3d volumetric ice cracks

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  12 December 2012
3d volumetric ice cracks

I'm trying to come up with an ice shader that has all the cracks, bubbles and fuzzies like this picture shows.



I spent the afternoon trying different options with Maya Fluids, parti_volume, and the 3d shaders. So far the Maya Fluids seems the most promising if I enclose it within an mia material. The stumbling block right now is getting sharp enough strands like the picture below shows.



Come to think of it... maybe Paint Effects to generate some of the fracture lines could work...

If someone could point me in the right direction I'd really appreciate it.
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www.mattpaquin.com
 
  12 December 2012
Here's the result so far. I ended up just using some Paint Effects geometry inside a sphere. The mia materials were all pretty straightforward. I took a little artistic liberty with the BRDF and fresnel settings. Supposedly ice has an ior of 1.3 but I didn't really like the look if I left it there.

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  12 December 2012
that looks neat ... can u explain more what settings did u use to get the look? if you dont mind
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LDEA Kon Kuatica
 
  12 December 2012
Here's another one, this time using a 3d cloud shader to drive translucency of the mia with caustics on. I quite like the effect. I haven't touched 3d shaders in years so I'm having some fun with this.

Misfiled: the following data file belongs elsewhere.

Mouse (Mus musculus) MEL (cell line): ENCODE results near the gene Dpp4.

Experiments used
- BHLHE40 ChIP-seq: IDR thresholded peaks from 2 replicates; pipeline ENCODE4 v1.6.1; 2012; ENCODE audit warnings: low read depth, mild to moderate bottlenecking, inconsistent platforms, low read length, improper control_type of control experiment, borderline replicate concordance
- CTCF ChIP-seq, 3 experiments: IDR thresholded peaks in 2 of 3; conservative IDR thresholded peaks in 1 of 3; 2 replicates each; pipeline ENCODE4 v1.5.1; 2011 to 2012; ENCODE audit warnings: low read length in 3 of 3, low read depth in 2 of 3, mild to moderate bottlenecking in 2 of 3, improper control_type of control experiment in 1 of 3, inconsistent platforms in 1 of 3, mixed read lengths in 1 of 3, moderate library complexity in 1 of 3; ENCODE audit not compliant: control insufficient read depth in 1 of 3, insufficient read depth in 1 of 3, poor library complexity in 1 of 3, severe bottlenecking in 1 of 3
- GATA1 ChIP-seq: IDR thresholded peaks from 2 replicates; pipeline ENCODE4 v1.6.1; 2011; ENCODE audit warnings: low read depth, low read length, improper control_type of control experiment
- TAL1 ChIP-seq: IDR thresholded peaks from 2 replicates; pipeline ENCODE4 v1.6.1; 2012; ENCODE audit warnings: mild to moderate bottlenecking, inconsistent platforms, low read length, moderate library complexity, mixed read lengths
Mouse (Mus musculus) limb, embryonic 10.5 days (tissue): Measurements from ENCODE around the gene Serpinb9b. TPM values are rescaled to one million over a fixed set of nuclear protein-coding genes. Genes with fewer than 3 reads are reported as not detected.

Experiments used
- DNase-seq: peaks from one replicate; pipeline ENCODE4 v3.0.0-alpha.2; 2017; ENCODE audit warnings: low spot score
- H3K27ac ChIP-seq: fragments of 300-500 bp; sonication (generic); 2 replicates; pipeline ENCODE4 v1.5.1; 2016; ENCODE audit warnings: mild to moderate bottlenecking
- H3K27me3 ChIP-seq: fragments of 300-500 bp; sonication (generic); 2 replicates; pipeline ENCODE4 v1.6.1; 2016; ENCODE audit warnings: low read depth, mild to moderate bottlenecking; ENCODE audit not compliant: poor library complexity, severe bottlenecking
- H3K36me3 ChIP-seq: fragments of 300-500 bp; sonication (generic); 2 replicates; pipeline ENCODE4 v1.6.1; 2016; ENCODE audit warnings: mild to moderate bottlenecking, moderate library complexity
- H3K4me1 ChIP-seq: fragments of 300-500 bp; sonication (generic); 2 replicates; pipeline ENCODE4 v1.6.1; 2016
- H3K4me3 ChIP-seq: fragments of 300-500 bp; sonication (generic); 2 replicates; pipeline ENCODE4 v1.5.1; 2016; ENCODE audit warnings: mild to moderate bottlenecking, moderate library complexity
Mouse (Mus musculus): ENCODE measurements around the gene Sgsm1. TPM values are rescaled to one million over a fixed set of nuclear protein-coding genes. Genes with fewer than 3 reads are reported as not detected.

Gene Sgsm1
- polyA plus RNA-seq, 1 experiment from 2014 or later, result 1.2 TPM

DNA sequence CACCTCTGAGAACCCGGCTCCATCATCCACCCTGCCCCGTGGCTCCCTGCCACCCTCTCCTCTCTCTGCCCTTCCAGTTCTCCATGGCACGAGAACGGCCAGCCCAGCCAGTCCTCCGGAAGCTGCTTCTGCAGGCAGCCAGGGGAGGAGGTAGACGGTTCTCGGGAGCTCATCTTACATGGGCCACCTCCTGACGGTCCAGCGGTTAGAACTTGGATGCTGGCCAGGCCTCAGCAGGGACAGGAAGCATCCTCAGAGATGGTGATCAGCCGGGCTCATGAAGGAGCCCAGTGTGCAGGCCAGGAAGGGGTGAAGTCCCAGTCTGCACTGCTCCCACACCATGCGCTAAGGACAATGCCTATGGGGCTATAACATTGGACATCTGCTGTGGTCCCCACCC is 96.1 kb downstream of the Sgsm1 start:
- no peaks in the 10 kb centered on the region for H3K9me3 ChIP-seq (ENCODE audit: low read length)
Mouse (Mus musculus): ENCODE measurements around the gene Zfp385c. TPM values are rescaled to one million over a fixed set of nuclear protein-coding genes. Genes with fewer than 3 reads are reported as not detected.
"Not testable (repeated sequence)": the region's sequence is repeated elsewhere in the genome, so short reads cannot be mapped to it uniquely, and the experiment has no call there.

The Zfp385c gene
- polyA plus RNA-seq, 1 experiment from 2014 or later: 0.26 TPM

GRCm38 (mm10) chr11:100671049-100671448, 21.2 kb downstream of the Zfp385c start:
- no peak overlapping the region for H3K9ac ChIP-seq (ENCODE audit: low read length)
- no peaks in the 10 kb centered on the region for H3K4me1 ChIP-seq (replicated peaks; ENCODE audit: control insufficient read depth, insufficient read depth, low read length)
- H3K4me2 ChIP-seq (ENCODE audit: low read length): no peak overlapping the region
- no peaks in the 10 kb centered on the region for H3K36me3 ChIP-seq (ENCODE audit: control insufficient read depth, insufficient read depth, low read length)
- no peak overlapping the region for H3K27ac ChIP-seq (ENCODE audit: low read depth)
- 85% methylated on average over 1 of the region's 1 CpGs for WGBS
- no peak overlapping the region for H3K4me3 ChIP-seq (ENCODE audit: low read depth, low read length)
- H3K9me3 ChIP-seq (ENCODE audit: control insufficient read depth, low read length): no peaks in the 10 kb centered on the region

@SePu started with the glass solid preset. Turned off skip reflections on the inside. I could be wrong about that one, but I'm guessing despite the ice being a solid that the edges would still be reflecting objects on the inside. Aesthetically the additional reflection just help break things up. On this last render I had the ior set back to 1.33 so I guess the experts were right on that one. The image below has it at 1.9.


Its a Solid, Refractive Caustic, Use Translucency, Color is white, and the weight is driven by the 3d shader.
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www.mattpaquin.com
 
  12 December 2012
I'd love to see a combined render with that cloud shader and the PFX geometry, too! I'll bet it would get you 95% of the way there, that PFX one already looks really good and realistic, albeit a bit more like cracked glass than water.
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  12 December 2012




Added some bubbles here as well. The only thing I didn't like in the animation was that the cracks stopped looking like cracks and started looking like frozen bits of plastic. So I went back and tweaked their shaders, no diffuse, refractive caustic and we'll see how it animates in the morning. The still took 3:55 with all the settings cranked up at 640x480. My machine is getting a little old, but with all the raytraced transparencies and caustics.... and I forgot to mention theice cube shader group has a parti_volume in its volumetric slot. That was important.

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www.mattpaquin.com
 
  12 December 2012
I think you're doing well here, cool methodology.

Look at the first sample image and then at your last post's render. The ice now looks, well, dirty... As in, the fractal shader you're using (cloud) as the translucency is too dark. I think if you ramped this up with a multiply/divide node, say at 4x or 10x the value, it would make your ice look much more realistic? Brighter and whiter and thus simulating the microfractures you see in your sample photo better, possibly?